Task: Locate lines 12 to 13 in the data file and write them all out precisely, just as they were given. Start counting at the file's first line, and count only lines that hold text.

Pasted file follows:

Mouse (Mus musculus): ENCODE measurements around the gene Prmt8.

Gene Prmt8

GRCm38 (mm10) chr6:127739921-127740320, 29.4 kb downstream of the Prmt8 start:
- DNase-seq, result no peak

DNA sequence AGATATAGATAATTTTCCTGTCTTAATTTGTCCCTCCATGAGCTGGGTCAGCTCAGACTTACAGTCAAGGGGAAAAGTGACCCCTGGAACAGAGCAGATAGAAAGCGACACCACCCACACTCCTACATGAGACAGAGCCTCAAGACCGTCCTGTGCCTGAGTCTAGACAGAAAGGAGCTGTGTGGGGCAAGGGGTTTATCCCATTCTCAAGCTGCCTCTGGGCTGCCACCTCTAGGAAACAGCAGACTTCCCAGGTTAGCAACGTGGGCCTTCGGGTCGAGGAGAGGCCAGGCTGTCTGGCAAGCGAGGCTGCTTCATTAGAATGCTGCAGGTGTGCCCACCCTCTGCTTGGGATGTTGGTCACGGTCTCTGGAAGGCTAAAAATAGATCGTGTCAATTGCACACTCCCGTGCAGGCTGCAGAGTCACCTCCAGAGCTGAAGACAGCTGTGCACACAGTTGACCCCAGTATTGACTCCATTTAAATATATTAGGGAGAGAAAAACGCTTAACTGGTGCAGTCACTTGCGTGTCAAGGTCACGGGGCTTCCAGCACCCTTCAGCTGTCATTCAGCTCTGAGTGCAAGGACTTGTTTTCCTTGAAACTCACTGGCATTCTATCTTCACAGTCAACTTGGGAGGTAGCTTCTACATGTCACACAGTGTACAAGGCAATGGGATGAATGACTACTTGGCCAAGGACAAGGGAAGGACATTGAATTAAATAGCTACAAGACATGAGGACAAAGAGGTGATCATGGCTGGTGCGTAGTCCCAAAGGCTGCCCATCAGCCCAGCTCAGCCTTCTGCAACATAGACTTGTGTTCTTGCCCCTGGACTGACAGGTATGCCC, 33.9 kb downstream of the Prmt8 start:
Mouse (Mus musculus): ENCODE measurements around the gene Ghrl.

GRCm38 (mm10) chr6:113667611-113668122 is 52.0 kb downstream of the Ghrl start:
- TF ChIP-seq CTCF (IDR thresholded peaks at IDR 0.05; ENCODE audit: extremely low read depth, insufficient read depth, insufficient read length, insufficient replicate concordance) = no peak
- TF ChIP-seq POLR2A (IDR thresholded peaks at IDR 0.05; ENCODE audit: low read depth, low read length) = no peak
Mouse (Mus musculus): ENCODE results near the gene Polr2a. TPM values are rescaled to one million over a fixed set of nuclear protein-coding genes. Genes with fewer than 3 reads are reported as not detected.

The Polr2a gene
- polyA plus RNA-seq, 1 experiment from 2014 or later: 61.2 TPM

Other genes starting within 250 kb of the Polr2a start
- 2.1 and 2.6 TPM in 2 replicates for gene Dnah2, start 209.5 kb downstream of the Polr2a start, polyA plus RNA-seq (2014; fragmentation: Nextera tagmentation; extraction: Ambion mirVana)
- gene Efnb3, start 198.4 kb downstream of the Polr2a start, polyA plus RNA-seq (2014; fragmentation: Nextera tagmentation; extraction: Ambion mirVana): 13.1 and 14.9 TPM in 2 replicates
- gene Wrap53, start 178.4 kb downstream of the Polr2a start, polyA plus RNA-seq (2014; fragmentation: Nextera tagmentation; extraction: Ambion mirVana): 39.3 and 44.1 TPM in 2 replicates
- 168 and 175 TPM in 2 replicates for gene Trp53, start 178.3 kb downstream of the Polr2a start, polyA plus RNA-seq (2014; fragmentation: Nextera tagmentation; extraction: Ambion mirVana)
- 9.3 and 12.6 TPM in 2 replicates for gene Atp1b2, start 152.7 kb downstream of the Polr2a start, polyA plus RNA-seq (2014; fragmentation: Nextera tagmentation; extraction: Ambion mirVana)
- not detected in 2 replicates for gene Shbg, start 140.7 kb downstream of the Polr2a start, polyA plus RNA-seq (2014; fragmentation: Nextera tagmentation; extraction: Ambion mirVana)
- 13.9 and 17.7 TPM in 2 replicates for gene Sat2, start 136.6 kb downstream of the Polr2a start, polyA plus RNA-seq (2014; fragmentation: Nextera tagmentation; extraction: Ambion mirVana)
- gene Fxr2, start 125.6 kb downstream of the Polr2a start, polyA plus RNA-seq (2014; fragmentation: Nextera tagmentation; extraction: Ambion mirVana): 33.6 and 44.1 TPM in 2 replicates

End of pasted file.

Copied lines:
- polyA plus RNA-seq, 1 experiment from 2014 or later: 61.2 TPM

Other genes starting within 250 kb of the Polr2a start